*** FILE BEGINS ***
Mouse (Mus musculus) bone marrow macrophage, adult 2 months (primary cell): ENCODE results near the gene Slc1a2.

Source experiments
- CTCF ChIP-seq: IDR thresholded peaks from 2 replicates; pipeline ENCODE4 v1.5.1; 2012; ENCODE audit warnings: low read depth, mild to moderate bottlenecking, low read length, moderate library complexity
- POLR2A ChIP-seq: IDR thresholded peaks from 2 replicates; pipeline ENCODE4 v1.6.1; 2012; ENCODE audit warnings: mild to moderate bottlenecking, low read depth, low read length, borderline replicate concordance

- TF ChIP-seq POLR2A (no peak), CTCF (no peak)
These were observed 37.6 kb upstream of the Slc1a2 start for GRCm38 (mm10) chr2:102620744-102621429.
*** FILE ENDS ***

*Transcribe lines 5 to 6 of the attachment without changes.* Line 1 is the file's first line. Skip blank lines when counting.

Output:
- TF ChIP-seq POLR2A (no peak), CTCF (no peak)
These were observed 37.6 kb upstream of the Slc1a2 start for GRCm38 (mm10) chr2:102620744-102621429.